Student Sit-in To End
A sit-in at the University of Kent is due to end after 28 days
A group of students have told Heart they plan to end tomorrow their long-running occupation of a university building in protest at rises in tuition fees.
The students have been staging a sit-in at the Senate building at the University of Kent in Canterbury since December 8 and remained there throughout Christmas and New Year.
University officials were attempting to regain control of the building by seeking a possession order at a hearing at Canterbury County Court on Friday.
But the students agreed to leave the building peacefully at 2pm tomorrow, saying they felt they had done enough to highlight their cause.
One of the occupiers, 20-year-old philosophy student Ben Stevenson, said: ``I suppose we feel as though we have done as much as we can.
``We know that the university would get a possession order because it's their building, but we feel as if we are leaving on our terms.
``We are still very much in dispute with the university and we will be continuing our campaigning once we are out.''
The students want the university and its vice-chancellor Julia Goodfellow to condemn the Government's plans publicly.
Their occupation was a reaction to Prof Goodfellow signing a letter, published in the Daily Telegraph on December 8, endorsing a rise in tuition fees.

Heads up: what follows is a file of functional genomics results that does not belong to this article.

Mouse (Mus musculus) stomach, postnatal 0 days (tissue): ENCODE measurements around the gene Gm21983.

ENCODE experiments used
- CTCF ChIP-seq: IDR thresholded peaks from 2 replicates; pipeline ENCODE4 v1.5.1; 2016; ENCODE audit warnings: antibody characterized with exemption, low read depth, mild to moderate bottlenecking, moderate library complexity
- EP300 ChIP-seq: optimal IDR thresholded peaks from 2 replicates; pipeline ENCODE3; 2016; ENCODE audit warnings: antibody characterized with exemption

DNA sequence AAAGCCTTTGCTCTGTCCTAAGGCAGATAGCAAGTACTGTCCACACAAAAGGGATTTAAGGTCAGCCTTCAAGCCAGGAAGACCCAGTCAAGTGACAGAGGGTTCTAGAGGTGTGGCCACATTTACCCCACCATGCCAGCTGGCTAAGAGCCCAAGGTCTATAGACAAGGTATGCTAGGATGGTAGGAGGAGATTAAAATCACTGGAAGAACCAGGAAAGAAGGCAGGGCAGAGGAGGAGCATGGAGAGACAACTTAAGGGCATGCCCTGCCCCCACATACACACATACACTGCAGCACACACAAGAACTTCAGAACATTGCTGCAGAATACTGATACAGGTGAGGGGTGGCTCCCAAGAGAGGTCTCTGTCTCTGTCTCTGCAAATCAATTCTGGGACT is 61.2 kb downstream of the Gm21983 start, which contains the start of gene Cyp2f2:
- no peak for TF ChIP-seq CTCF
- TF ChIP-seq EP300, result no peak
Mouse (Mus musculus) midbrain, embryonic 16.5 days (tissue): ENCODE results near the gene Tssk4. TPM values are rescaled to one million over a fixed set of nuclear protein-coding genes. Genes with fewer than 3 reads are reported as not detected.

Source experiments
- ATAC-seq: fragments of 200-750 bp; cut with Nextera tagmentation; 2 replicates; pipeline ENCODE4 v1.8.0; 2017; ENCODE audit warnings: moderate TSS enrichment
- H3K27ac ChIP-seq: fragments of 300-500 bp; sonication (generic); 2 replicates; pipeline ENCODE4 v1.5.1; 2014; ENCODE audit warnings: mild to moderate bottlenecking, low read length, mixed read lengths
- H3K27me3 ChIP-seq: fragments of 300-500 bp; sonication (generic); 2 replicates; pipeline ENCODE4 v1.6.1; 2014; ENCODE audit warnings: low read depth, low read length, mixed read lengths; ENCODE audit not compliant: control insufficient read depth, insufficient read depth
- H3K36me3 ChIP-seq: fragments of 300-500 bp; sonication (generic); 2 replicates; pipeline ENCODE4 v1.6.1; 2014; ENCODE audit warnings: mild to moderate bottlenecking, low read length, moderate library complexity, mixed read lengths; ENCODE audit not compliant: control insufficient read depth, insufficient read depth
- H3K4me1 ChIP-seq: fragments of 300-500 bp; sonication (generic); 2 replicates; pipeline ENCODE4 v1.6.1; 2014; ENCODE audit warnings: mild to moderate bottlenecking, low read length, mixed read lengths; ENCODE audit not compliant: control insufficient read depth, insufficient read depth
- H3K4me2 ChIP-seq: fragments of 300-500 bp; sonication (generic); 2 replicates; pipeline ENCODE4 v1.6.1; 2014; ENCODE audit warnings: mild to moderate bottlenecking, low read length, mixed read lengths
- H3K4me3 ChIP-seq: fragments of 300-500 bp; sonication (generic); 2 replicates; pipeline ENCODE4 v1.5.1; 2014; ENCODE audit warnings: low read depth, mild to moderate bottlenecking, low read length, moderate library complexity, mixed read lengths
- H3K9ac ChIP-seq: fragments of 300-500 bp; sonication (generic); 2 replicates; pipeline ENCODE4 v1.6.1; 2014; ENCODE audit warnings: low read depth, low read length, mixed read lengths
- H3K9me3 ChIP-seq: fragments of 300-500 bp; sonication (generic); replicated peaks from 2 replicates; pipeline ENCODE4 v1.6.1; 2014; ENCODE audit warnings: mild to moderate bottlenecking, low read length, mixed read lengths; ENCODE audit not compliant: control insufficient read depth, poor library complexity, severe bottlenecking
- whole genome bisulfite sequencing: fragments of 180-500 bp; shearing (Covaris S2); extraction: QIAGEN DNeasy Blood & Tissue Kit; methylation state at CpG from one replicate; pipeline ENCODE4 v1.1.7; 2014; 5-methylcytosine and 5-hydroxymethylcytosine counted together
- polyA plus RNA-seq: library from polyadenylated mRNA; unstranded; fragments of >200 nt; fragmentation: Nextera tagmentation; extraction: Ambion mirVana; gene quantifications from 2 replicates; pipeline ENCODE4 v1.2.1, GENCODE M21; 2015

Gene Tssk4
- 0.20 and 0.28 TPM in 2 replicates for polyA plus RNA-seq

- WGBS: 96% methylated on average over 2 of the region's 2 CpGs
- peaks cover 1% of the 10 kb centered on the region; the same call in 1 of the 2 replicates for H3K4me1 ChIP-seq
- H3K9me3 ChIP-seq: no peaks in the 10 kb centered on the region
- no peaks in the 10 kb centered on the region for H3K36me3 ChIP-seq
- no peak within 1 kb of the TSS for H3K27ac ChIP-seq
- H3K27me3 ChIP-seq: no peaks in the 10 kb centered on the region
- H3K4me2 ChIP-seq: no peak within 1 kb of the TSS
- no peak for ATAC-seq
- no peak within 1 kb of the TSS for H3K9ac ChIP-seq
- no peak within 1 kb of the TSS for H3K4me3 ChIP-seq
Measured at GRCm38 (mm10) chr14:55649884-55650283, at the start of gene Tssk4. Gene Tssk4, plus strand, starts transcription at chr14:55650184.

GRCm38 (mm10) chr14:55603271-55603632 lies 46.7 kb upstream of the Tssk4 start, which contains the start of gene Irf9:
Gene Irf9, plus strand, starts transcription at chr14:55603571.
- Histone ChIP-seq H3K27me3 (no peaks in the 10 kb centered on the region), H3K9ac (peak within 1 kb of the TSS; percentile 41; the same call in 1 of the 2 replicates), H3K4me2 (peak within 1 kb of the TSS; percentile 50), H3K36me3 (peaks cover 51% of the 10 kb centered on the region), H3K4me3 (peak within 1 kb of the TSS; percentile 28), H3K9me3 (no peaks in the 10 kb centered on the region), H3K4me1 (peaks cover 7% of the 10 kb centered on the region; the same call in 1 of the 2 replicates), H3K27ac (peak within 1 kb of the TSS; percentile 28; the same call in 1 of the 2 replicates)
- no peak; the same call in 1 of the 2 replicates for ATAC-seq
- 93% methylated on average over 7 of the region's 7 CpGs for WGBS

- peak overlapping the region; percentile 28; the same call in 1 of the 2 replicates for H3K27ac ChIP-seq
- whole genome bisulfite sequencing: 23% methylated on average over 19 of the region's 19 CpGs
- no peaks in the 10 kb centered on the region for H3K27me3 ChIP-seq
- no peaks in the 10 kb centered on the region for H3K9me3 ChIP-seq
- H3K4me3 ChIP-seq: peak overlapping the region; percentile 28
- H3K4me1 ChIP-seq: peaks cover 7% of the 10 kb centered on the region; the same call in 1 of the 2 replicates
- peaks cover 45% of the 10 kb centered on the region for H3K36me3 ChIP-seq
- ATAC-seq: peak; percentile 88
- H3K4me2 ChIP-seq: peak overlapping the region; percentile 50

Prof Goodfellow has since written an open letter in which she said she deplored cuts to higher education funding, but the students said this did not meet their demands.
The students have written to the Archbishop of Canterbury, Dr Rowan Williams, in the hope that as a visitor to the university he would act as mediator but they have so far received no reply.
The occupiers said that the ``savage cuts and substantial rise in fees should not be under-estimated''.
The students alleged that the heating was turned off during the cold weather, that they have been unable to leave the building for fresh air and that their internet connection was cut.
People have been turning up with food donations for them and they have been passing the time watching films and maintaining contact with supporters via Twitter and Facebook using a 3G dongle.
The students intend to issue a letter to universities encouraging students and staff to sign as a counter-measure to the letter signed by Prof Goodfellow and other board members of Universities UK.
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